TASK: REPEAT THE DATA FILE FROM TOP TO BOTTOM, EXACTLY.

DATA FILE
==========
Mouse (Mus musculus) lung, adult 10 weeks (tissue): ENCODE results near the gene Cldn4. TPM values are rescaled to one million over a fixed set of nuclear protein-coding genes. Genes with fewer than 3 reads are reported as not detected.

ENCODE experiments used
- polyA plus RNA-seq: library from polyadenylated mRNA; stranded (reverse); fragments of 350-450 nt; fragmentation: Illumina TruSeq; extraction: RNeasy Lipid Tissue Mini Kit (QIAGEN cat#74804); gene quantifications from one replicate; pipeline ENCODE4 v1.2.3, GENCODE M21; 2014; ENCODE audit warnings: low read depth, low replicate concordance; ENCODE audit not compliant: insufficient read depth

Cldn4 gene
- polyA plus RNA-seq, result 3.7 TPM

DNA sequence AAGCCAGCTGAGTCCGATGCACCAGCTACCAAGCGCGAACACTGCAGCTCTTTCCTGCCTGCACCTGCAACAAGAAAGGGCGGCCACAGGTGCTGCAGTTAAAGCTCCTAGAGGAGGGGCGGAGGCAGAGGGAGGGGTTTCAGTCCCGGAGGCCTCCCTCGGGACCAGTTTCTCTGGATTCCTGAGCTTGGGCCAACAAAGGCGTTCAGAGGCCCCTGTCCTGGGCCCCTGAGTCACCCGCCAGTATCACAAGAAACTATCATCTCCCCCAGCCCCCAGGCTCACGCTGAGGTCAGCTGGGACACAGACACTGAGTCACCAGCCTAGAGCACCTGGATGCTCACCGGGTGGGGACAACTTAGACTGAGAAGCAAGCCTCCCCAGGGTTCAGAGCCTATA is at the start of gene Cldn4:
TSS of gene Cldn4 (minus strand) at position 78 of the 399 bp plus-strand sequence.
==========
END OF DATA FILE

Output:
Mouse (Mus musculus) lung, adult 10 weeks (tissue): ENCODE results near the gene Cldn4. TPM values are rescaled to one million over a fixed set of nuclear protein-coding genes. Genes with fewer than 3 reads are reported as not detected.

ENCODE experiments used
- polyA plus RNA-seq: library from polyadenylated mRNA; stranded (reverse); fragments of 350-450 nt; fragmentation: Illumina TruSeq; extraction: RNeasy Lipid Tissue Mini Kit (QIAGEN cat#74804); gene quantifications from one replicate; pipeline ENCODE4 v1.2.3, GENCODE M21; 2014; ENCODE audit warnings: low read depth, low replicate concordance; ENCODE audit not compliant: insufficient read depth

Cldn4 gene
- polyA plus RNA-seq, result 3.7 TPM

DNA sequence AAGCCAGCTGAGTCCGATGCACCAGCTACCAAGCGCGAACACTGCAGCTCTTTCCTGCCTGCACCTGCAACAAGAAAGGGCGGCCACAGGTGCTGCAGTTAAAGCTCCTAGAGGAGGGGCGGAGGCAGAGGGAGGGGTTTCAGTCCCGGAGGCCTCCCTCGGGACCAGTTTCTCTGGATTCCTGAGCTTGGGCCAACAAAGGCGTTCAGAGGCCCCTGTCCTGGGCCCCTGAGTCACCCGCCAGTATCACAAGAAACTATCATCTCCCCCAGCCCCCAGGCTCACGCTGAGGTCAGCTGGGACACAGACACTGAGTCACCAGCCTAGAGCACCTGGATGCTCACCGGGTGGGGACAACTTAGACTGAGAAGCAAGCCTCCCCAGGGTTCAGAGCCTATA is at the start of gene Cldn4:
TSS of gene Cldn4 (minus strand) at position 78 of the 399 bp plus-strand sequence.